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Obama becomes president

Globe and Mail

Barack Hussein Obama today became the 44th president of the United States of America, the first black man to hold the office.

His left hand resting on the same Bible where Abraham Lincoln's rested at his inauguration 168 years ago, Mr. Obama took the oath shortly after the sun reached its highest point above Washington. The crowds were large and enthusiastic, the sun bright, and both defied the cold January air.

Addressing his country as president for the first time, Mr. Obama acknowledged the tall and numerous hurdles the United States faces, but also set lofty goals such as reducing the cost of health care and  dependence on foreign oil, and addressing poverty and hunger on a global level.

He called for "a new era of responsibility — a recognition, on the part of every American, that we have duties to ourselves, our nation, and the world, duties that we do not grudgingly accept but rather seize gladly, firm in the knowledge that there is nothing so satisfying to the spirit, so defining of our character, than giving our all to a difficult task."

This spirit, he said, is "why a man whose father less than 60 years ago might not have been served at a local restaurant can now stand before you to take a most sacred oath."

Mr. Obama also alluded to a change in his approach to homeland security, compared to his predecessor.

"As for our common defence, we reject as false the choice between our safety and our ideals," he said.

The statement was met with cheers and applause and Mr. Obama maintained a steely stare as the noise subsided.

He finished his speech by drawing on the words of George Washington, the first president:

"So let us mark this day with remembrance, of who we are and how far we have travelled. In the year of America's birth, in the coldest of months, a small band of patriots huddled by dying campfires on the shores of an icy river. The capital was abandoned. The enemy was advancing. The snow was stained with blood. At a moment when the outcome of our revolution was most in doubt, the father of our nation ordered these words [written by Thomas Paine] be read to the people: "Let it be told to the future world...that in the depth of winter, when nothing but hope and virtue could survive...that the city and the country, alarmed at one common danger, came forth to meet [it]."

"America, in the face of our common dangers, in this winter of our hardship, let us remember these timeless words. With hope and virtue, let us brave once more the icy currents, and endure what storms may come. Let it be said by our children's children that when we were tested we refused to let this journey end, that we did not turn back nor did we falter; and with eyes fixed on the horizon and God's grace upon us, we carried forth that great gift of freedom and delivered it safely to future generations."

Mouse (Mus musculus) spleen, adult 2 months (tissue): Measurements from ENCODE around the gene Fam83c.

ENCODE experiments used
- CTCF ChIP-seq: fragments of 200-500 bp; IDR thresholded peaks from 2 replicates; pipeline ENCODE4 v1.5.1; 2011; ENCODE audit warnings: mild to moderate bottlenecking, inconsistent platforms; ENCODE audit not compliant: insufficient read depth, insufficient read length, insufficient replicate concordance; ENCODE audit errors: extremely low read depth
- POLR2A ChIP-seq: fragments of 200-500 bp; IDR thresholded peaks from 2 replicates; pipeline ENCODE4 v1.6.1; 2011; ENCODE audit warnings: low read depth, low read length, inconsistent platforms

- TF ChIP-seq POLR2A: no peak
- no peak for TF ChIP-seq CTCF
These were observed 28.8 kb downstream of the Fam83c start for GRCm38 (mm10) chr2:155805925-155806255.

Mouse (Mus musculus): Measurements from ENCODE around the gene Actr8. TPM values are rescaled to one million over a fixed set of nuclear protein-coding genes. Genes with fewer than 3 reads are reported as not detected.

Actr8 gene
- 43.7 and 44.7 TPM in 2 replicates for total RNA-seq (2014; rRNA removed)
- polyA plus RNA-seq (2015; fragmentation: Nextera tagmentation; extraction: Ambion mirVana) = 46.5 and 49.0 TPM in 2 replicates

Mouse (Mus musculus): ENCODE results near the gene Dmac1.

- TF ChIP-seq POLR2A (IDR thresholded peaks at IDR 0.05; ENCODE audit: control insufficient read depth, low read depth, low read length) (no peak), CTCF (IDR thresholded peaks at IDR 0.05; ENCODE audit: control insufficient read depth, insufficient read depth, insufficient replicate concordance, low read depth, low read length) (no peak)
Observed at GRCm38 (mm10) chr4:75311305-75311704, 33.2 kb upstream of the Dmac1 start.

After the ceremony, the new president and the former president descended part way down the stairs of the Capitol, flanked by their wives. Mr. Bush leaned over and made a joke that made his three companions erupt into laughter before boarding his helicopter, Executive One, formerly Marine One, bound for Texas.

As the helicopter took off, the Obamas, now flanked by the Bidens, waved from the Capitol's steps.

They then went on to a luncheon with members of Congress. A parade and 10 official inaugural balls will follow this afternoon.

Earlier this morning, dawn crept over crowds of tens of thousands of people who had gathered in Washington, D.C. as they waited for the inauguration.

They came by rail, on tightly-packed subways cars, and on foot through crowded streets to stake a small patch of grass in the National Mall, or a swath of pavement near the Lincoln Memorial from which to witness history despite wind chills that dragged temperatures to -10 degrees Celsius.

Hundreds of thousands of people flooded the Washington subway system early this morning en route to witness history, and early indications supported crowd predictions of two million or more. Elevators and escalators within the subway system were shut down, allowing the crowds to emerge more safely and steadily onto the streets.

Staking out spots with lawn chairs and sleeping bags, spectators jockeyed for real estate that allowed a view of large-screen televisions that replayed the inaugural concert in which Bruce Springsteen, John Legend and other's performed on Sunday.

Above them armed guards patrolled the roof tops surrounding Capitol Hill, and below them vendors had already began hawking their Obama-themed paraphernalia.

Mr. Obama, his wife, Michelle, started the day with a service at St. John's Episcopal Church near the White House this morning. Accompanied by Mr. Biden and his wife, Jill, their motorcade then dropped them off at the White where they were greeted by Mr.  Bush and his wife, Laura.

A short time later, Mr. Bush left the White House as president for the last time. He and Mr. Obama left for Capitol Hill where Mr. Obama was sworn in.

In the minutes before the ceremony, former presidents Jimmy Carter, George H. W. Bush and Bill Clinton were seated on the inaugural platform. They were followed by Malia and Sasha Obama dressed in brightly-coloured winter coats and wide grins.

Mr. Obama arrived to uproarious cheers of "Obama!" that resumed shortly after his inaugural address.

Keeping a White House tradition, Mr. Bush left a confidential note in the Oval Office for his successor to wish him well as his historic presidency begins.

Despite the goodwill both at home and abroad as Mr. Obama takes office — he enters the White House with the highest favorability numbers since Jimmy Carter — markets worldwide traded lower Tuesday. In the U.S., worries about the financial sector led to a recent drop of more than 150 points in the Dow Jones Industrial Average.

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